Luckily, there are a number of ways that fashion groups can make sure that 1) they don’t have too much leftover stock, and 2) they dispose of any excess supply ethically.

Preventing a glut starts with controlling inventory. According to McKinsey, 40% of all apparel produced ends up being discounted or disposed of in some way. For example, companies including Gucci-owner Kering, which prohibits the destruction of unsold products, are already investing in artificial intelligence to better predict how many dresses or handbags they will be able to sell.

An employee inspects and authenticates a pre-owned LVMH Moet Hennessy Louis Vuitton SE truck in a warehouse at the Vestiaire Collective SA offices in Hong Kong, China.
An employee inspects and authenticates a pre-owned LVMH Moet Hennessy Louis Vuitton SE truck in a warehouse at the Vestiaire Collective SA offices in Hong Kong, China.
Image: Lam Yik/Bloomberg

Leftover goods can then go to a brand’s discount stores, private sales for employees or donations to charities and fashion schools. Earlier this year, Coach started a programme for goods it couldn’t sell or donate called Reloved, where damaged items could be rehabilitated and sold again. About 40% of stores give their damaged bags to the programme, but the company says it’s committed to increasing that number and will no longer destroy returned merchandise that can’t be sold or donated.

Luxury groups are also reusing and recycling materials, such as the metal hardware on bags at Gucci and old sneakers at LVMH Moet Hennessy Louis Vuitton’s biggest brand Louis Vuitton. A decade ago, Hermes International set up Petit H, to create new items from ends of lines and leftover materials, including leather scraps and silk.

But fashion could go further.

Gucci, for example, through its Vault online concept store, is customising some vintage pieces for resale. Why couldn’t the same approach be taken to unsold stock? Reconditioning items from past seasons in a creative way could turn them from discount to desirable. The rise of luxury resale platforms, such as the The RealReal in the US and Vestiaire Collective in Europe, creates an alternative channel to traditional outlet stores.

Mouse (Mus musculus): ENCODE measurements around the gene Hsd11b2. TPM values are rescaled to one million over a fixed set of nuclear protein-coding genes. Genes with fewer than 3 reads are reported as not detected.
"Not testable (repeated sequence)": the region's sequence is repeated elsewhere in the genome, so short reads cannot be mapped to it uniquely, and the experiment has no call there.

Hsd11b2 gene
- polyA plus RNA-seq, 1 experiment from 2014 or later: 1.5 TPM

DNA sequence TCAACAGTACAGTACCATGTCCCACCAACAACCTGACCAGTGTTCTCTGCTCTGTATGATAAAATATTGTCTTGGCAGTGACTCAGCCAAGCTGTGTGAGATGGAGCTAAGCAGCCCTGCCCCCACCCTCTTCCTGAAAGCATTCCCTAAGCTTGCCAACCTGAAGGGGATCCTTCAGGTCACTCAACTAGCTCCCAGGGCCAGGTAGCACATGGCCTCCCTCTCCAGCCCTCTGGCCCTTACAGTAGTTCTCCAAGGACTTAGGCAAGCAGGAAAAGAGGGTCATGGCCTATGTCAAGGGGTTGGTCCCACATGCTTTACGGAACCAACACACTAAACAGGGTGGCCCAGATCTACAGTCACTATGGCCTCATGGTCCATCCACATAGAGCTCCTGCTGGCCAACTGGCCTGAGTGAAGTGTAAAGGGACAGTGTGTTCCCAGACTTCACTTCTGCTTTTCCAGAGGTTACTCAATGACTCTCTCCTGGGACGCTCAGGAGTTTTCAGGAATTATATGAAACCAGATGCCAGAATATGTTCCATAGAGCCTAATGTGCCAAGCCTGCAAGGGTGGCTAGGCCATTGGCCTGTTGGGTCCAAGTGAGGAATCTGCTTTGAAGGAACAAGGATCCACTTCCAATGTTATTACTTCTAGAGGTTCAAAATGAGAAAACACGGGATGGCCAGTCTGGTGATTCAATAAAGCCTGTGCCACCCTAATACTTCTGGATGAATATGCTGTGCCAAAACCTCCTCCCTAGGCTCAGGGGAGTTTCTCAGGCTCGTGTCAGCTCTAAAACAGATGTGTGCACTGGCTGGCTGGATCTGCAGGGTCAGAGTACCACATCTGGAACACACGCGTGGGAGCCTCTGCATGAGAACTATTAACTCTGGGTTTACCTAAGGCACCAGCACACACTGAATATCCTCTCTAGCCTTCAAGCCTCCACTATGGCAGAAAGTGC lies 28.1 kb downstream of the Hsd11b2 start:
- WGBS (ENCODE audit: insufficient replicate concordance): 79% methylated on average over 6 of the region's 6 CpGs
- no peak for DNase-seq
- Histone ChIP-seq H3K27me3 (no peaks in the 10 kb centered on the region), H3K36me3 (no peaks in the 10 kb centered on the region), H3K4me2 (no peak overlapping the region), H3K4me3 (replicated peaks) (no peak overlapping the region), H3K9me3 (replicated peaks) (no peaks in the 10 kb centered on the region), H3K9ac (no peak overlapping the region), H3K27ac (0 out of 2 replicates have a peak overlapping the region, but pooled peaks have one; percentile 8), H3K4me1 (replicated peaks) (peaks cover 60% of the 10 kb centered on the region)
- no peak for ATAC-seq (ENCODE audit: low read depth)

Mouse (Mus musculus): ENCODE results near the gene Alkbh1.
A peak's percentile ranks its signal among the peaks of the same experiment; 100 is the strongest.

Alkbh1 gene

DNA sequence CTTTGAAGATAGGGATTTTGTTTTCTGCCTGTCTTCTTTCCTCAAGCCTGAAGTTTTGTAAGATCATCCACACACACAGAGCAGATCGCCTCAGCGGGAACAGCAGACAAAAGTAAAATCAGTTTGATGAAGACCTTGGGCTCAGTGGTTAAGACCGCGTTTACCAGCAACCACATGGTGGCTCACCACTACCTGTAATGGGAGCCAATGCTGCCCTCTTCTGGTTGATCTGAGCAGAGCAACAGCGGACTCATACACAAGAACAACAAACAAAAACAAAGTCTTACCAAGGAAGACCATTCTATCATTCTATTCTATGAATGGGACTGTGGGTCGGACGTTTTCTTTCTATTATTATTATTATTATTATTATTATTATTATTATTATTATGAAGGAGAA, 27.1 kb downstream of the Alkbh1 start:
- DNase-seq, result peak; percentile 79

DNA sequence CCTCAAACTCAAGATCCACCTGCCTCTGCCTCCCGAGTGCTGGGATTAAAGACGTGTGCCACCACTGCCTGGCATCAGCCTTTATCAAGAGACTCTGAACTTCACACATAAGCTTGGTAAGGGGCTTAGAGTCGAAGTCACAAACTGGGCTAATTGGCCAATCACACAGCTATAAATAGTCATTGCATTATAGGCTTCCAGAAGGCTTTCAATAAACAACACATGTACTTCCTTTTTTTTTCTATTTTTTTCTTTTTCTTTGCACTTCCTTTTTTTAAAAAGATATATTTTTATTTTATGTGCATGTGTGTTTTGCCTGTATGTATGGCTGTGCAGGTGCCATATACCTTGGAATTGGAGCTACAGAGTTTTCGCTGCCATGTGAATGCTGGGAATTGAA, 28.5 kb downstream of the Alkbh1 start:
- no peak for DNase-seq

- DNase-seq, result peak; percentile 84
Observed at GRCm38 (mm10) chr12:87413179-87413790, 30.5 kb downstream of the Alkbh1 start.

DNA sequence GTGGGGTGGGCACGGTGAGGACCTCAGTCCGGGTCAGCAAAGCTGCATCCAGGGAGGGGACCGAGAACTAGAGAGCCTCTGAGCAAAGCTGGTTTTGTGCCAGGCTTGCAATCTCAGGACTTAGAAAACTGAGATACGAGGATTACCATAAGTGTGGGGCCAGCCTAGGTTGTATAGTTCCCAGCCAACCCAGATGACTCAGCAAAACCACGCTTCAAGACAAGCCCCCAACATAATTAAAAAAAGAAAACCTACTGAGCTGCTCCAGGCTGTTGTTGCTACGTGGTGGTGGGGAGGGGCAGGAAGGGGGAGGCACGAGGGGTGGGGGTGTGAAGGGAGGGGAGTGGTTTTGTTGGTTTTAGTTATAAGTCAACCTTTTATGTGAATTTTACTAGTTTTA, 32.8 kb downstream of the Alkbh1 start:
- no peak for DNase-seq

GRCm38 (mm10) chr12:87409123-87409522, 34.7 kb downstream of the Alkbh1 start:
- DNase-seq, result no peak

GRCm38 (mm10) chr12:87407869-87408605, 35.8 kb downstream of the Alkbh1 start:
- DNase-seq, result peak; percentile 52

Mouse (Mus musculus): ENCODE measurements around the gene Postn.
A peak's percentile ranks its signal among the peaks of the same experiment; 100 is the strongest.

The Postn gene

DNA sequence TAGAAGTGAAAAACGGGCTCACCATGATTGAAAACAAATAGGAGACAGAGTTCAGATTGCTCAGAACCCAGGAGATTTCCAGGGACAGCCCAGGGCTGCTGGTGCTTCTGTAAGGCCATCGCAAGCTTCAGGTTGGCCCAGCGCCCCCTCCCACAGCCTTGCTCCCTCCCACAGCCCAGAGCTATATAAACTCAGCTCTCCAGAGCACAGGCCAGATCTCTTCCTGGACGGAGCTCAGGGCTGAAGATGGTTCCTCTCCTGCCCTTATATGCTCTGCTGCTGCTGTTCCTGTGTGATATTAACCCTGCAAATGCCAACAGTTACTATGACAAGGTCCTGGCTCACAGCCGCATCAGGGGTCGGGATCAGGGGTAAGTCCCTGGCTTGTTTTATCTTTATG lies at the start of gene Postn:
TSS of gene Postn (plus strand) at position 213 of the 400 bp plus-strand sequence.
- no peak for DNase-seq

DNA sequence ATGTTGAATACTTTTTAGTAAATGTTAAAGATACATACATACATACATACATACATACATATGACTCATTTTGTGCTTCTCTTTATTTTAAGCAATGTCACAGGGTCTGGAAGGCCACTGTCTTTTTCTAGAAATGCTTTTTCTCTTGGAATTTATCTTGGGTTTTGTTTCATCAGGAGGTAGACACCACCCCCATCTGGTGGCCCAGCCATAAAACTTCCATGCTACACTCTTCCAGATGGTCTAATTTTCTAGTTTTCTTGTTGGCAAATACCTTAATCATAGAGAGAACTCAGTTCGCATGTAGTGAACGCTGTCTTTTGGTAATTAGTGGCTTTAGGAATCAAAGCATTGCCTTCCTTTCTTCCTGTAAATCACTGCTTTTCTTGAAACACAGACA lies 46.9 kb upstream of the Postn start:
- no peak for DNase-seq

Perhaps the most striking stance was taken by Italian cashmere-maker Brunello Cucinelli, which donated unsold garments from the first half of 2020, estimated to be worth about $35m , to those in need. Yes, such projects take effort and resources, but top-end groups on both sides of the Atlantic have enjoyed a rebound in sales in the wake of the pandemic. They can afford it.

Amid a growing environmental and social consumer consciousness, donating unwanted luxury goods to the less fortunate is more likely to win over shoppers than alienate them.

Felsted is a Bloomberg Opinion columnist covering the consumer and retail industries. She previously worked at the Financial Times.

Leondis is a Bloomberg Opinion columnist covering personal finance. Previously, she oversaw tax coverage for Bloomberg News.

Bloomberg. More stories like this are available on bloomberg.com/opinion